Tuesday, October 7, 2014

REVIEW: 'The Flash' - Barry Allen Is Struck By Lightning & Becomes the Fastest Man Alive in 'Pilot'

The CW's The Flash - Episode 1.01 "Pilot"

Following being struck by lightning and nine months in a coma, Barry Allen awakens to find his life has changed - the accident has given him the power of super speed. When another meta-human attacks the city, it's time to put Barry's new powers, and himself, to the test.

The Flash is one of the many DC Comics adaptations this fall - joining FOX's Gotham and NBC's upcoming Constantine. It's also a spin-off of The CW's own successful Arrow. The same creative team that has made that series work wonderfully after two seasons is starting over again for The Flash. Barry Allen was introduced in two episodes of Arrow last year and was an instantly memorable character. The premiere episode is one of the best pilots from the past development cycle because it already seems like the show knows exactly what it is aspiring to be.

More importantly though, The Flash is a ton of fun. It's tone is much lighter than the other two DC Comics dramas this fall - as well as Arrow. It still makes sense that the world of The Flash can coincide with the world of Arrow. One is not inherently better than the other. But they are both huge assets to the series that they separately aspire to be. The lightness and fun of The Flash helps it stand out amongst this ever-growing field. It seems every network wants their own superhero show right now. The Flash stands out and in the best way possible because of its masterful tone.

There is still a heavy worldliness to The Flash. When Barry was younger, his mother was murdered and his father was convicted of the crime. There is tragedy in this show. But there's a certain spark that comes from having this world of the fantastic suddenly flung on Barry's shoulders. Sure, there's some on-the-nose writing in the episode's first act - making references to either people or object's fastness. And then, people do die over the course of this first episode as Barry is learning how to fight the battle against the other meta-humans in this new world. And yet, Barry smiles. There's a strong sense of comedy to juxtapose the tragedy.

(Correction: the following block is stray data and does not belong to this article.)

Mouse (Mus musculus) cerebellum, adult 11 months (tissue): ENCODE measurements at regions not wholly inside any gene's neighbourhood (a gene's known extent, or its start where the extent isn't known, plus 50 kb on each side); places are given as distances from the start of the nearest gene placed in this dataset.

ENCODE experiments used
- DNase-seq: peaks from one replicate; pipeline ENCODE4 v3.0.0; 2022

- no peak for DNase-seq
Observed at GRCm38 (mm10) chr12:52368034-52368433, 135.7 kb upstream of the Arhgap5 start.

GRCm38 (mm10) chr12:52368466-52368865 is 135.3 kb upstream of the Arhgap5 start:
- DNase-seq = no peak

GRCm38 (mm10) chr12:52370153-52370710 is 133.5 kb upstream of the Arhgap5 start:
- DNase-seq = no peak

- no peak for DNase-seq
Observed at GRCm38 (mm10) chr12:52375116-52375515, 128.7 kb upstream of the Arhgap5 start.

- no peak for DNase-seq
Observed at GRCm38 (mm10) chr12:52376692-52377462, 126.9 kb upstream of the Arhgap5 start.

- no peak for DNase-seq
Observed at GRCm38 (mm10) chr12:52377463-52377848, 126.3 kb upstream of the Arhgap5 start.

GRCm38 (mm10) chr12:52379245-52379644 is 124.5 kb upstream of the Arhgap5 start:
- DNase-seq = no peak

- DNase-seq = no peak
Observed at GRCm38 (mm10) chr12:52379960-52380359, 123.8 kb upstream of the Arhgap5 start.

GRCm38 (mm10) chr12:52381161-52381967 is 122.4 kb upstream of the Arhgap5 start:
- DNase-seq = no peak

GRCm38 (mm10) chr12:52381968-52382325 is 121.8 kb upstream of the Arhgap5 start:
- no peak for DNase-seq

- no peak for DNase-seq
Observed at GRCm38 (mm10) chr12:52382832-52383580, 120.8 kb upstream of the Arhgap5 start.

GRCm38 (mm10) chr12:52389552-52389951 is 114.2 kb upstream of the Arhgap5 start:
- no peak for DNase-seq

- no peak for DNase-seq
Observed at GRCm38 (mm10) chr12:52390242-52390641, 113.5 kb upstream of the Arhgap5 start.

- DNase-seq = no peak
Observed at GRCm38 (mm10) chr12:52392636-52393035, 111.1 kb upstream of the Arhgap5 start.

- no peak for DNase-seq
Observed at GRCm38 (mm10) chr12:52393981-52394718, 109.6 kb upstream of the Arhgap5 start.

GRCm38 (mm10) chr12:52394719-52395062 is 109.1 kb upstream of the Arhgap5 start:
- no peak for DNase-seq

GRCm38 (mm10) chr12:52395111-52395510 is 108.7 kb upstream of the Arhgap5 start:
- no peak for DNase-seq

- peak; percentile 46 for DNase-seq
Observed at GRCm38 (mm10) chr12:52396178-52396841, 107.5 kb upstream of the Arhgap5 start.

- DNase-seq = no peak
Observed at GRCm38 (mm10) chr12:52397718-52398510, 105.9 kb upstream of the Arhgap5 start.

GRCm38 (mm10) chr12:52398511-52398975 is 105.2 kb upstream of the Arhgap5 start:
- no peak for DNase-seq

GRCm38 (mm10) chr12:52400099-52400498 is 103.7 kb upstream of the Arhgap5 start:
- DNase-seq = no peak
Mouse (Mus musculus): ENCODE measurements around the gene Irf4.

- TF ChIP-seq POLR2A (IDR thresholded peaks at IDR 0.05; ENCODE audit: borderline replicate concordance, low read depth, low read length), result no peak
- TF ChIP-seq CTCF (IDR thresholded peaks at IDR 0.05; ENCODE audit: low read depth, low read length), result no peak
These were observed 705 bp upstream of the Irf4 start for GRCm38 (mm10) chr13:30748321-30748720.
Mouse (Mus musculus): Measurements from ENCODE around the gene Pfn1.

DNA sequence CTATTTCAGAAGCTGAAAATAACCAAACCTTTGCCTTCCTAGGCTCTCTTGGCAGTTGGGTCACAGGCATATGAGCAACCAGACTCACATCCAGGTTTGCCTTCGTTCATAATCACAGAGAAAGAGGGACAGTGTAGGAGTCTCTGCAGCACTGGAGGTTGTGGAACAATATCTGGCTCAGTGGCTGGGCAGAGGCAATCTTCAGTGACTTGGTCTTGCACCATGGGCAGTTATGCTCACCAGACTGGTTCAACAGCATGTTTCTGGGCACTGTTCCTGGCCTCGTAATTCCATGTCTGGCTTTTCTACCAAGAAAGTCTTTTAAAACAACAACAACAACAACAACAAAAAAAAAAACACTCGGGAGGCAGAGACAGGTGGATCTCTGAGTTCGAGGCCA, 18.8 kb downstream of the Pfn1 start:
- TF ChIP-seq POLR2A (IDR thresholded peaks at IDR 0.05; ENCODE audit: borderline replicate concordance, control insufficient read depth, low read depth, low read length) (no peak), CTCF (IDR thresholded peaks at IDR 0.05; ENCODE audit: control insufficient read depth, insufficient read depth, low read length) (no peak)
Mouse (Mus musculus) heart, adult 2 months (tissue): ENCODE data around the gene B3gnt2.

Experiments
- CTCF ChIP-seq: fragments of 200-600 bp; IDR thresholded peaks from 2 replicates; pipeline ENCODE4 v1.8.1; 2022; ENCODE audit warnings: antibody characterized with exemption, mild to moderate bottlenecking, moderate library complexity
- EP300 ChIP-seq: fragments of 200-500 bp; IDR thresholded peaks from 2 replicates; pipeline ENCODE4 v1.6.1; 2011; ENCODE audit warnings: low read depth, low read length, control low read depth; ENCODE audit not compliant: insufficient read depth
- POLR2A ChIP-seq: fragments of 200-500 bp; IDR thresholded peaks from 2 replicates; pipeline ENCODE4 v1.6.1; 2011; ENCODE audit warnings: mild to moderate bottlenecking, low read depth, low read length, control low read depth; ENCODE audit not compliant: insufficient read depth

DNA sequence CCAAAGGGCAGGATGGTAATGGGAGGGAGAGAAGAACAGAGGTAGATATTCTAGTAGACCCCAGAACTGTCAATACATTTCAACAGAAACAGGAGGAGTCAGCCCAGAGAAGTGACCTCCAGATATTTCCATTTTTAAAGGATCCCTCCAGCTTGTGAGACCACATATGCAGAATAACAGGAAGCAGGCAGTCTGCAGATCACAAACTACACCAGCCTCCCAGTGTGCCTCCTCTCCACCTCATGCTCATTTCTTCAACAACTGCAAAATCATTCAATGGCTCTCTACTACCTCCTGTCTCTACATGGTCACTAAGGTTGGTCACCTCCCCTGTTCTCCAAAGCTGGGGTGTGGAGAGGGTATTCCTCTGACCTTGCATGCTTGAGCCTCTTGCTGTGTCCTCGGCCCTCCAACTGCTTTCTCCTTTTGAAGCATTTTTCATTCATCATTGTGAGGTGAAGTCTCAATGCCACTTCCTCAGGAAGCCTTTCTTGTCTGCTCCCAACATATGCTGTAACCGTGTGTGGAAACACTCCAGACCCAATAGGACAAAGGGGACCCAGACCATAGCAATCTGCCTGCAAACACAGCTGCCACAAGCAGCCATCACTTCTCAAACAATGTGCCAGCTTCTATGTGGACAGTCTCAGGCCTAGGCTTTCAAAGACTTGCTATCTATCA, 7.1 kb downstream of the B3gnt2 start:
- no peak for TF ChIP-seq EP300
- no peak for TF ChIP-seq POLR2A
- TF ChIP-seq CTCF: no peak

There's a gravitas to the proceedings as well. The casting of Jesse L. Martin and Tom Cavanagh lend credibility to the series. They spark on screen immediately. Martin has done the whole detective thing already - with his long stint on the original Law & Order. But his character here offers a new variation on the archetype. He's Barry's fatherly figure after his real father is sent away. He's the one always covering for Barry but he's just as capable at being upset about all the crazy theories that Barry has. But he is also brought into the main premise of the series by the end of the hour. He sees firsthand what Barry and villain-of-the-week Clyde Mardon can do. He's astonished but now willing to believe in the impossible. Meanwhile, Cavanagh is great as former revolutionary in the physics community Dr. Harrison Wells who is now shunned after the devastation the particle accelerator explosion causes. He's looking for new meaning out of life after everything has been dramatically taken away from him. With Barry, he has found that potential again. But then, there's the final act twist showcasing that he may have nefarious motives after all - when he goes into a secret room and is able to peak into the future. That was really exciting.

This premiere isn't perfect. Clyde Mardon really isn't that specific or charismatic a villain. Barry just needed to face someone who would be a challenge but who would ultimately be defeated rather easily. The show didn't want to waste one of the more familiar or extravagant villains for the premiere. They'll have to build that up - fortunately the show already has a strong foundation to do so. Additionally, the characters played by Candice Patton, Danielle Panabaker and Carlos Valdes all need specific depth. With Caitlin Snow and Cisco Ramon, that added depth seems likely because they are a part of Barry's team. With Iris West, however, I'm not sure she'll ever be interesting as long as she is kept out of the loop. She doesn't quite fit into this universe and that is a major problem if she is suppose to be Barry's love interest for the ongoing series. But all of these problems seem like they could be easily fixed. So I can't wait to see what they'll do for the rest of this season. 

Some more thoughts:
  • "Pilot" was directed by David Nutter with story by Greg Berlanti, Andrew Kreisberg & Geoff Johns and teleplay by Andrew Kreisberg & Geoff Johns.
  • Arrow has never been that subtle when it comes to explaining its episode's themes. That is especially apparent in the big crossover moment when Barry meets with Oliver. That scene basically just explains how The Flash will be different from Arrow even though they exist at the same time.
  • The special effects actually look great. That's a major concern in tackling this project and they manage to pull off both Barry's super-speed and Mardon's weather-controlling abilities quite well.
  • It's just so great that this show got John Wesley Shipp - star of CBS' 1990 The Flash series - to play Barry's dad in this version.